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Correction to This Article
A Jan. 12 Metro article about the Virginia General Assembly did not make it clear that when Del. Jeffrey M. Frederick (R-Prince William) said the state had taken "two steps back last year," he was referring to the state's decision to cap the cut in the car tax.

Some Delegates Promise Second Assault on Taxes

GOP Leadership Striving for Unified Front

By Chris L. Jenkins
Washington Post Staff Writer
Wednesday, January 12, 2005; Page B01

RICHMOND, Jan. 11 -- Virginia's Republican legislative leaders return to the Capitol on Wednesday determined to avoid the internal strife of the 2004 General Assembly, but they will have to contend with GOP delegates who want to dismantle the historic tax plan passed last year.

Gov. Mark R. Warner (D), Senate leaders and breakaway Republican delegates forged an inter-party alliance last year that approved tax increases to fund popular initiatives on education, health care and public safety. The lengthy debate split the House Republican caucus, a majority in the chamber that includes many tax opponents.

Gov. Mark R. Warner will urge legislators not to back away from last year's budget agreement. (Cindy Blanchard -- AP)

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Full Report

Now, at the beginning of an election year, the GOP leaders want voters to see a House united.

"By the time the session ends, we need to show as a caucus that we are getting the work of the people done," said House Majority Leader H. Morgan Griffith (Salem).

In Warner's State of the Commonwealth speech Wednesday night, aides said, the governor will urge lawmakers not to turn back from the tax and spending plan they passed last year or to approve costly new programs as they decide what to do with more than $900 million in unanticipated revenue. The governor will embrace the bipartisanship that ended the budget stalemate.

Meanwhile, House Speaker William J. Howell (Stafford) and his Republican leadership team will try to balance the aspirations of their complex group of 60 delegates, many of whom are still bitterly opposed to the tax increases, and present a unified front behind their expected gubernatorial nominee, Attorney General Jerry W. Kilgore.

"I think the speaker understands we need to do things that are realistic," said Del. Harvey B. Morgan (R-Gloucester), one of the members who broke with the House leadership to support the tax increases. "But in many ways, he's caught in the middle."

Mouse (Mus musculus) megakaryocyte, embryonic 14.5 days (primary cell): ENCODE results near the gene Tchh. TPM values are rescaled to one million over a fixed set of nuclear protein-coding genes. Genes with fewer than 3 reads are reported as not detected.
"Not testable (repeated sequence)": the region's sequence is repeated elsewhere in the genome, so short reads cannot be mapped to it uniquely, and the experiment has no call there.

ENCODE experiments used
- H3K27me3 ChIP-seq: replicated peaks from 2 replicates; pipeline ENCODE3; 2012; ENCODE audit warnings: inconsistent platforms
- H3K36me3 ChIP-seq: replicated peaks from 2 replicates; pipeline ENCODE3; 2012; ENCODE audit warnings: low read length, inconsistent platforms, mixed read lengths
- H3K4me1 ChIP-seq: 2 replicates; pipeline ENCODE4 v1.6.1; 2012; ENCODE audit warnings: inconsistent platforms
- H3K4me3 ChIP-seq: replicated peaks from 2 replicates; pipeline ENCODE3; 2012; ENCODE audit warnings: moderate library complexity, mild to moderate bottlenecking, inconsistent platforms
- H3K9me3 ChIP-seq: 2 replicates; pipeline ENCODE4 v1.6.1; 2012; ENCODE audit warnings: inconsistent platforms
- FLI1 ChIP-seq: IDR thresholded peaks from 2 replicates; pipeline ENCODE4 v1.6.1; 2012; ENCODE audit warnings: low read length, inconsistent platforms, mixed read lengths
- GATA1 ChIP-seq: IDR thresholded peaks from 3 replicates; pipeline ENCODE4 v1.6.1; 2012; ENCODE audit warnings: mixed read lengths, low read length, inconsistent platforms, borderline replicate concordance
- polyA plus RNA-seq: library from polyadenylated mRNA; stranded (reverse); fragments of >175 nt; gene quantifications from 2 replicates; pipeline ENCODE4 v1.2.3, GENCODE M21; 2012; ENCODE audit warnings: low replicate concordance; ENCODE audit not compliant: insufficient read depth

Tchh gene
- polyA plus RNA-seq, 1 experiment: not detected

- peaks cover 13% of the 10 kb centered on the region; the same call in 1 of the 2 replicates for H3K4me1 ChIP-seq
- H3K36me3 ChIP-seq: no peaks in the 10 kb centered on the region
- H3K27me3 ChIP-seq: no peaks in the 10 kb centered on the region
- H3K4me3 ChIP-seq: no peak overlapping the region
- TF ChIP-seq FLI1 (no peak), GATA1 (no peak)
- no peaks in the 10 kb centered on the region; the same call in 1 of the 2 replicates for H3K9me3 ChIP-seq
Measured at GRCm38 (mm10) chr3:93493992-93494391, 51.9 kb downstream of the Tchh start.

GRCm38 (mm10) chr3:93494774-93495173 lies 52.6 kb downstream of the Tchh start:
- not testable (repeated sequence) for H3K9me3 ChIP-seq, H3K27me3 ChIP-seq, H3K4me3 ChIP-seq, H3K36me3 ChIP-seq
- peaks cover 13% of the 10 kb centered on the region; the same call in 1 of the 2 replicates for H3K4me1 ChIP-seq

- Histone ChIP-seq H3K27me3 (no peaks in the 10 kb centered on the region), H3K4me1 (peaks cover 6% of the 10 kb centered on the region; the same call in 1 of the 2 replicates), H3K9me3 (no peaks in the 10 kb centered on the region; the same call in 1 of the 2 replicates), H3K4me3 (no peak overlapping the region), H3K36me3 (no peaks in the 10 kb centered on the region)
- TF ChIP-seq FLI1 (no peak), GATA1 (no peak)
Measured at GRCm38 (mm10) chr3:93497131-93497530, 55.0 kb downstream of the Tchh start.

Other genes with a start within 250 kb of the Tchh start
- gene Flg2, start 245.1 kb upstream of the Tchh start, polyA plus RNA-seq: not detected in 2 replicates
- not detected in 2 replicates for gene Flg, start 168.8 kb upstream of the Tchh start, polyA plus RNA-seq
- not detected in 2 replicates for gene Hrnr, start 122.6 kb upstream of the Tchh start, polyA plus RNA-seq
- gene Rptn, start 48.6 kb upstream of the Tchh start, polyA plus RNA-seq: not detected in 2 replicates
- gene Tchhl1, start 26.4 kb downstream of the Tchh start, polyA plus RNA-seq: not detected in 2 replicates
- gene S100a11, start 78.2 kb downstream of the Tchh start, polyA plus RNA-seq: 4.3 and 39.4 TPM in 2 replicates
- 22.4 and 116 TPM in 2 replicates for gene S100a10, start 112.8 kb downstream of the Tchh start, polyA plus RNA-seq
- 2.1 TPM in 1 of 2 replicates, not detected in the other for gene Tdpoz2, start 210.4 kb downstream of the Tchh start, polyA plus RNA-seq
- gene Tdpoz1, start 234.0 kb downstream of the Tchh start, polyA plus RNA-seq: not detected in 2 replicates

Students of Virginia politics said that House leaders are aware that the tax proponents cast them as obstructionists on the state budget, because they did not offer an alternative that gained broad support.

"If it becomes a replay of last year's very public battle, it could be very dangerous for the House leadership," said Mark Rozell, a professor of politics at George Mason University. "It could create an opening for Democrats to say, 'They don't know how to govern.' But I think [Republicans] realize that, and they'll work harder to bury those conflicts."

Lawmakers are likely to find plenty of other issues to debate among the thousands of bills to be introduced during the 46-day session. There will be attempts to address the state's telecommunication laws. There will be various proposals on changing the governance of the state's universities. And there will be a battle over a proposed amendment to the state constitution that would ban same-sex marriages.

But the Republican leadership will focus much of its energy on changing how state government funds and manages the Old Dominion through what lawmakers say are free-market solutions and public-private partnerships that do not rely on general tax increases. Howell has set up a leadership group chaired by his closest allies in the chamber, who have been tasked to find new solutions to problems with funding environmental and transportation projects and delivering health care.

"The Republican Party is the party of ideas," Howell said. "We have a tremendous opportunity . . . to show that there are new ideas and new ways of doing things to fund core government responsibilities."

Howell has introduced a $1 billion transportation package -- nearly $200 million more than Warner's initiative -- that over time could raise hundreds of millions of dollars for road and rail projects through funding from partnerships with businesses and specific fee increases.

Republican delegates said that the effort to rally the caucus around a clear goal would likely yield benefits in the November elections. "Good policy makes good politics," said Del. David B. Albo (R-Fairfax).

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